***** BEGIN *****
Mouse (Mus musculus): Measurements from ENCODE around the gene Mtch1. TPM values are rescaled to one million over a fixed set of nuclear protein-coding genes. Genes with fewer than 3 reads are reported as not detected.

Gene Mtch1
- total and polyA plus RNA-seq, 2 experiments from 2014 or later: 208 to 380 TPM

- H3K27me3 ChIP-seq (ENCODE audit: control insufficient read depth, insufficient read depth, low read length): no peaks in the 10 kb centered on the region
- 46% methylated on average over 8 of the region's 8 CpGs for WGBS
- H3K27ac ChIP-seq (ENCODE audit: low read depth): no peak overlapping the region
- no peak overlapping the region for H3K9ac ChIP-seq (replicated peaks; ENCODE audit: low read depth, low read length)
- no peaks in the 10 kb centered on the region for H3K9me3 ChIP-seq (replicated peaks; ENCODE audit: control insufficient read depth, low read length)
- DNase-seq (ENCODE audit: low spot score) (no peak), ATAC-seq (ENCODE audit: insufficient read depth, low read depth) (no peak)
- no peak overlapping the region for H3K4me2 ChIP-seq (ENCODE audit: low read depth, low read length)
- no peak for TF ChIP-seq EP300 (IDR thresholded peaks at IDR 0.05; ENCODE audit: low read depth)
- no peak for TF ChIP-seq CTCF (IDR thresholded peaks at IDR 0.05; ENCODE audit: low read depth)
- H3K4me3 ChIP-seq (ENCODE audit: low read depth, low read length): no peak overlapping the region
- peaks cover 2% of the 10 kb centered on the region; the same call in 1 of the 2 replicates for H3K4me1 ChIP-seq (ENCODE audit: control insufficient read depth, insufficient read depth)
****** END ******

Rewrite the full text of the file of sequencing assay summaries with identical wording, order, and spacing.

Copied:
Mouse (Mus musculus): Measurements from ENCODE around the gene Mtch1. TPM values are rescaled to one million over a fixed set of nuclear protein-coding genes. Genes with fewer than 3 reads are reported as not detected.

Gene Mtch1
- total and polyA plus RNA-seq, 2 experiments from 2014 or later: 208 to 380 TPM

- H3K27me3 ChIP-seq (ENCODE audit: control insufficient read depth, insufficient read depth, low read length): no peaks in the 10 kb centered on the region
- 46% methylated on average over 8 of the region's 8 CpGs for WGBS
- H3K27ac ChIP-seq (ENCODE audit: low read depth): no peak overlapping the region
- no peak overlapping the region for H3K9ac ChIP-seq (replicated peaks; ENCODE audit: low read depth, low read length)
- no peaks in the 10 kb centered on the region for H3K9me3 ChIP-seq (replicated peaks; ENCODE audit: control insufficient read depth, low read length)
- DNase-seq (ENCODE audit: low spot score) (no peak), ATAC-seq (ENCODE audit: insufficient read depth, low read depth) (no peak)
- no peak overlapping the region for H3K4me2 ChIP-seq (ENCODE audit: low read depth, low read length)
- no peak for TF ChIP-seq EP300 (IDR thresholded peaks at IDR 0.05; ENCODE audit: low read depth)
- no peak for TF ChIP-seq CTCF (IDR thresholded peaks at IDR 0.05; ENCODE audit: low read depth)
- H3K4me3 ChIP-seq (ENCODE audit: low read depth, low read length): no peak overlapping the region
- peaks cover 2% of the 10 kb centered on the region; the same call in 1 of the 2 replicates for H3K4me1 ChIP-seq (ENCODE audit: control insufficient read depth, insufficient read depth)